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The Joy Quotient

In essence it said “Get you baby on our waiting list now for our outstanding academically oriented pre-school or he/she will never be able to get into an Ivy League School or any fine University.”
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As a young couple we had just moved from Boston and were starting our first job in Washington D.C. On the day we arrived home from the hospital with our second baby in our arms and her seventeen month older sister in tow, there was an attractive flyer on our doorstep advertising one of the premiere pre-schools in the area. In essence it said “Get you baby on our waiting list now for our outstanding academically oriented pre-school or he/she will never be able to get into an Ivy League School or any fine University.”

I felt my tummy tighten a little as I tossed the flyer on the table determined to think about it when we got the baby settled in. That evening after joyous visits from friends and neighbors to welcome our new little cherub I picked the flyer up again. “What if our children fall behind because we didn’t get on that wait list? What if we fail to give these girls the good start they need to succeed academically later in life?” I had friends who were diligently drilling their two year olds with flash cards for numbers and letters and then words as well as addition and subtraction, determined to have their little “whiz kids” reading and doing math by the time they arrived at kindergarten.

When my husband sat down by me to take a look at the flyer, he started to laugh! “How absurd,” he said. Think about it Linda! Children have only five years to be little children before they hit the academic world that will encompass them for the next seventeen or eighteen years. This “funny” flyer spawned an ongoing discussion which carried on for the next several months as we thought about what we did want our children to learn while they were still pre-schoolers.

As we made our list of what we really wanted to teach our children while they were young and impressionable, we discovered something really important. What we wanted them to learn was to feel joy. We realized that one of the best things we could teach them was about the joy that their body brings in being able to see, hear, touch, smell and taste and to enjoy the beauties of our spectacular earth. We wanted them to feel the joy of setting simple goals that they could accomplish with a sense of great satisfaction. It also seemed important to teach them to learn how to have the confidence to try new things and how to make good decisions. It seemed especially important to teach them to feel the joy of sharing and service to others as well as how important it is to be obedient and respectful.


When we had finished our list and compared it with the goal of teaching children how to read and do “square roots” we came out firmly believing that for pre-schoolers, the Joy Quotient is much more important than the Intelligent Quotient! Although both are important and we realize some children come with gifts for academics which also need to be nourished, we came to believe that the JQ is much more important than the IQ as our children entered their academic lives.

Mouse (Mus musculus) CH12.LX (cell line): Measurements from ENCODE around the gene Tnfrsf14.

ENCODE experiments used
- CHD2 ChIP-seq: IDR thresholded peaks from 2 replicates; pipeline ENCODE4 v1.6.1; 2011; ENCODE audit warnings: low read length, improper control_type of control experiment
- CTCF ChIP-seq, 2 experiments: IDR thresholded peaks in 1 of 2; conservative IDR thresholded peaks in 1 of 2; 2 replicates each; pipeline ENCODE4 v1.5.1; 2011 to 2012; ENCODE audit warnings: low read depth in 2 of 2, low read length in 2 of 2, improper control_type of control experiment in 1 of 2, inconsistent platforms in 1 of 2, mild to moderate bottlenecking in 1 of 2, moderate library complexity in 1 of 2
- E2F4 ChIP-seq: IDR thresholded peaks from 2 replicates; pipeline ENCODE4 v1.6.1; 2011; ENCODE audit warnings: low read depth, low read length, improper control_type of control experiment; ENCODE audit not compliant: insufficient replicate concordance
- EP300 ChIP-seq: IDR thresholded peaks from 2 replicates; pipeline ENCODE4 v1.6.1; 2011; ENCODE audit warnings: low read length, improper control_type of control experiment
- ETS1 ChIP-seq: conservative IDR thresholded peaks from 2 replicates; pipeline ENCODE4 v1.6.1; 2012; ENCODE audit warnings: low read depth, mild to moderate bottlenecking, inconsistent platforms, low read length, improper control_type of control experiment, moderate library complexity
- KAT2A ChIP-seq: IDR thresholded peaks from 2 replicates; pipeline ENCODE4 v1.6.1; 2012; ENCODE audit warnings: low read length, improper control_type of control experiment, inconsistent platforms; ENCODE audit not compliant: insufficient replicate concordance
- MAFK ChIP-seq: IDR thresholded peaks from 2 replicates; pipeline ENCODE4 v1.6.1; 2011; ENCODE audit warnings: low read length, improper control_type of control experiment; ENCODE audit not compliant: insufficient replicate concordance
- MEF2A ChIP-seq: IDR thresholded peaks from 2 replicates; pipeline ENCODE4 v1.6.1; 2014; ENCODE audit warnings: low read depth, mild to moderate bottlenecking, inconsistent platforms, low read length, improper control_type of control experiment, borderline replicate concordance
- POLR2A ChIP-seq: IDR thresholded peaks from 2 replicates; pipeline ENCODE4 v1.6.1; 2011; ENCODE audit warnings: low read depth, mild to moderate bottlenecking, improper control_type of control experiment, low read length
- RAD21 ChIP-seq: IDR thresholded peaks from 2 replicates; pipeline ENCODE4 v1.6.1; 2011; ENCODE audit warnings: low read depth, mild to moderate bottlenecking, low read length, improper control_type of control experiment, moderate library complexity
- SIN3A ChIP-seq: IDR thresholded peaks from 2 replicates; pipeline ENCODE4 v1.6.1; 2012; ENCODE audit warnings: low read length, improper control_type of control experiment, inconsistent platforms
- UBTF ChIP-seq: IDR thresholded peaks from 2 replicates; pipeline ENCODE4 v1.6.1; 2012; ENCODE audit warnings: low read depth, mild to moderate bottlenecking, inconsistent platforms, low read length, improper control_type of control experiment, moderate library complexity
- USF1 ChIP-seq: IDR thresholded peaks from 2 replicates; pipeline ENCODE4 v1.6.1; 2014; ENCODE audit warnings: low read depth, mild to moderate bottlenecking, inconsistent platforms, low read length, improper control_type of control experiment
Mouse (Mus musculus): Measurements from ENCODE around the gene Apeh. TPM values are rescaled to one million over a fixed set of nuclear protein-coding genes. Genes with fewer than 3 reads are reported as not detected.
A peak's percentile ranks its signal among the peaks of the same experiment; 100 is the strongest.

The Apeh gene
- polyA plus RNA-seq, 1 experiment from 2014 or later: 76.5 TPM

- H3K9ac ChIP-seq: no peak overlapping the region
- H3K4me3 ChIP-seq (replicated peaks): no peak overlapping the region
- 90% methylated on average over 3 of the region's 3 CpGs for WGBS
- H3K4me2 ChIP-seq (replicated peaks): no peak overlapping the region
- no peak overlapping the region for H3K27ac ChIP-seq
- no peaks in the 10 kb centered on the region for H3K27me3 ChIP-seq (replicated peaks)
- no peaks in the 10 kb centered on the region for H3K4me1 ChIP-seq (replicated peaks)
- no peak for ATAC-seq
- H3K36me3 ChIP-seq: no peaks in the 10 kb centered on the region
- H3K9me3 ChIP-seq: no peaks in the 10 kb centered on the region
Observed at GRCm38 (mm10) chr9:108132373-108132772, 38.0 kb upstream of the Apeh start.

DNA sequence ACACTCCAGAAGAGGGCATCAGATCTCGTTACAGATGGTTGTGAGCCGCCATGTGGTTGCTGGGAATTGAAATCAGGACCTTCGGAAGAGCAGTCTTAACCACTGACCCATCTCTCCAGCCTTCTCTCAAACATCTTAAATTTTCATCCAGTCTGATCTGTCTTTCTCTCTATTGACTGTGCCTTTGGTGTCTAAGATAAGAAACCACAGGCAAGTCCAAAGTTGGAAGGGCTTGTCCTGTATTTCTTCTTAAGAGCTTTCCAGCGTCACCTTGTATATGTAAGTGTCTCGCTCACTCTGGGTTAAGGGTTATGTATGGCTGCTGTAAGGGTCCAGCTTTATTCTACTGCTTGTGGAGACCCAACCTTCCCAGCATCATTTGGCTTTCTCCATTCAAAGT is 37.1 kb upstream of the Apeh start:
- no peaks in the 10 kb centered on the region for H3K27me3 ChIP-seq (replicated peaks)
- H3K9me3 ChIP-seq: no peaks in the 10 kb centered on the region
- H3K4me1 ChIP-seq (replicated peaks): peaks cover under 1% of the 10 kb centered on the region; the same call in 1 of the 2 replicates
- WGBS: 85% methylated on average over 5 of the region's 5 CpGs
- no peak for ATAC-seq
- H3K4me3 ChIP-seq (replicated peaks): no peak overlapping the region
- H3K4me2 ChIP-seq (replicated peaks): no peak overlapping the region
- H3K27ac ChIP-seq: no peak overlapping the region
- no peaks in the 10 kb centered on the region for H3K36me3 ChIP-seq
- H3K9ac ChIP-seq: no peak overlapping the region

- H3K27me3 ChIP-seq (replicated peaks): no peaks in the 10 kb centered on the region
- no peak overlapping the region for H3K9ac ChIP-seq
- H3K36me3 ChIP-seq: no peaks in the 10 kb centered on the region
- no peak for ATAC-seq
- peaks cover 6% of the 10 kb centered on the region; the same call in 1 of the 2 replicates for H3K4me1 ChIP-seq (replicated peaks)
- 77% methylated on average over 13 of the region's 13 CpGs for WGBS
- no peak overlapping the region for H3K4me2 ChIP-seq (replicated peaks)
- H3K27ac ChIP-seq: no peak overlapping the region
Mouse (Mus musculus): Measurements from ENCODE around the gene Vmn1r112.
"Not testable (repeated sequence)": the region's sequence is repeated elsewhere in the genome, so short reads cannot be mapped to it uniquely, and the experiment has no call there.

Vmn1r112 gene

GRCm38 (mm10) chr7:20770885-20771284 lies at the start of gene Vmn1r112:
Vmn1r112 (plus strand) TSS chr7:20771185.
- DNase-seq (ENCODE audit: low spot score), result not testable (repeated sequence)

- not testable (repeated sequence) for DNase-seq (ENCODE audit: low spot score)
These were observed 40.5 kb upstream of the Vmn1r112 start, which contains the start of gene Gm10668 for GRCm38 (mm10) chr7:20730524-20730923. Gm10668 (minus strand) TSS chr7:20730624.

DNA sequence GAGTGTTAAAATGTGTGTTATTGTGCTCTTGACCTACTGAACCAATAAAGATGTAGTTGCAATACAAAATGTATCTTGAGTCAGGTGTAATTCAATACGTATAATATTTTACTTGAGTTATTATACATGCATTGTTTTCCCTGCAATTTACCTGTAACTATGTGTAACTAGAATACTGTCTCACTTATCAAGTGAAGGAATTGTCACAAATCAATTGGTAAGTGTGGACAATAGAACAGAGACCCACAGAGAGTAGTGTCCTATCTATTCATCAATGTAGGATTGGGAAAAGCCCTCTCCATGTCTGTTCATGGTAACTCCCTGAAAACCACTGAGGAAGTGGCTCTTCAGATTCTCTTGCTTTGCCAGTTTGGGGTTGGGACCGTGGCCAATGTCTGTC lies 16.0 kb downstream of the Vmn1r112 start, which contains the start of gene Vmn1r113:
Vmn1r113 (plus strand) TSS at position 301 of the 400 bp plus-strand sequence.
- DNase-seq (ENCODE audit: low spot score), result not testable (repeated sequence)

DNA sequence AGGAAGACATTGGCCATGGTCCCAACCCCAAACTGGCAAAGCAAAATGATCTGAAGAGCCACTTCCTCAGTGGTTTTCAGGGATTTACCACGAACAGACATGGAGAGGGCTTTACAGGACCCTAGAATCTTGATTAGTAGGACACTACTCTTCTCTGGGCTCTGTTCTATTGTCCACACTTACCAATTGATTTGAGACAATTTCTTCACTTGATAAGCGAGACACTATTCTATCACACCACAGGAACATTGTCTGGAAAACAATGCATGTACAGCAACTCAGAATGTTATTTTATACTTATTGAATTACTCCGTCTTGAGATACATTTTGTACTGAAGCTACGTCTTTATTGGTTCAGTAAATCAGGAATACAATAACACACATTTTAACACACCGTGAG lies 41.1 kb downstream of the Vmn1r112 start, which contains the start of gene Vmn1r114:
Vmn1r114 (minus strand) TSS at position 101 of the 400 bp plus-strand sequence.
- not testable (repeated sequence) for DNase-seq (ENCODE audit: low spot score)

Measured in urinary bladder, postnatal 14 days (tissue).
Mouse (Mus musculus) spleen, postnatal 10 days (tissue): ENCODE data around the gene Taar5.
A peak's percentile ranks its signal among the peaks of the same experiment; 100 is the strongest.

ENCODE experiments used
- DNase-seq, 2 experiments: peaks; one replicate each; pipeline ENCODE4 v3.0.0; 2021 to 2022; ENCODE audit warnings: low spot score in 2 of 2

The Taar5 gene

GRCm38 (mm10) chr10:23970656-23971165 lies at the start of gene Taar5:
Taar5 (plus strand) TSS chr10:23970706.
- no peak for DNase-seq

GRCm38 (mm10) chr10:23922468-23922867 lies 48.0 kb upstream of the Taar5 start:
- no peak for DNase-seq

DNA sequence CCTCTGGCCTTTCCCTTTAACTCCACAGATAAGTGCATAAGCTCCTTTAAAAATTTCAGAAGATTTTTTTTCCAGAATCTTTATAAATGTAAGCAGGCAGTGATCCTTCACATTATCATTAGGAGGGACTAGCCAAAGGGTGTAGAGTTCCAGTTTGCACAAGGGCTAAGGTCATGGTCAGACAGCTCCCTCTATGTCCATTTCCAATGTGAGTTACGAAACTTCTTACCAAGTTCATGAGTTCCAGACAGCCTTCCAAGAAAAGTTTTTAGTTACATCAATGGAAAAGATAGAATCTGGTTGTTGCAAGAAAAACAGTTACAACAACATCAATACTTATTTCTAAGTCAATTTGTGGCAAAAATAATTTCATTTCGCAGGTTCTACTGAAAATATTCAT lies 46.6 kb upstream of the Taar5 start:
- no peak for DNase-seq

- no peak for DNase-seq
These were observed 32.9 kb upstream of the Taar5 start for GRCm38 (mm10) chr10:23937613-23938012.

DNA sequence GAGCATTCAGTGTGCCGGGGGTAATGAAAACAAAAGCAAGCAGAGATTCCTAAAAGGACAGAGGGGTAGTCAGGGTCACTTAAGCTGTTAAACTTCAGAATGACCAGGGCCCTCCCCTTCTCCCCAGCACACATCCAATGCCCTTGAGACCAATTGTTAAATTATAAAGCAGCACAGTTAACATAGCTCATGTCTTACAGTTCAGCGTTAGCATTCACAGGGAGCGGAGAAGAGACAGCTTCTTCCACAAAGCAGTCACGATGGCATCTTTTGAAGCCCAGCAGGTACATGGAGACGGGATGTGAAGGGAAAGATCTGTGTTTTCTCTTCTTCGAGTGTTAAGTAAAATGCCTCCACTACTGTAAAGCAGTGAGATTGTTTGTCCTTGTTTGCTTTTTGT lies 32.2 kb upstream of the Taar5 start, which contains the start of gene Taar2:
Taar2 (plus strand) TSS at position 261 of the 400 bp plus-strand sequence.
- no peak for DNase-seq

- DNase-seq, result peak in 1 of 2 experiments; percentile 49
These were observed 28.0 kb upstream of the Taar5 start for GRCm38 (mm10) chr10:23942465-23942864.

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Those thoughts germinating over several years led to a way for Mothers who wanted to teach their children the joys of life to organize their own Joy Schools. Since the launching with a few small groups in 1979 about a hundred thousand children have now attended Joy School, where mothers rotate taking turns giving a two and a half hour lesson twice a week about the Joy of the Month at their homes. In a group of four moms, each mom takes one week a month. With six moms their turn comes every six weeks. Some moms have done it with just one other mom and others who live in remote locations have done it on their own with great success.

Ruth Eyre, my mother-in-law and an early childhood education professional developed the original minute-by-minute Joy School lesson plans and many gifted mothers have “popped up” to provide delightful music, visual aids, stories, finger plays, craft ideas and games that teach the joy of that week. The result has been phenomenal! We have kindergarten teachers who say they can always tell a “Joy School Graduate” because they all seem to be emotionally well-adjusted children ready to learn!

After years of printing and mailing bulky manuals, tapes and CDs the program has now been streamlined online where the lessons and music can be downloaded and printed from a computer…a joyful development! If you are interested in learning more or in forming your own Joy School group, visit for details.

Whether or not you want a formal Joy School program, the challenge this month is to think seriously about what you want your own pre-schoolers to learn by the time they enter school. Those dazzling days with your little ones before they start school are full of stress and crisis but are also precious treasures that you can’t call back. Good luck developing your JQ…. for yourself, as well as your kids!


P.S.—Even though our little girls didn’t ever attend that premier Pre-School, they did attend Wellesley College, Harvard, Boston University and BYU. Never say never!



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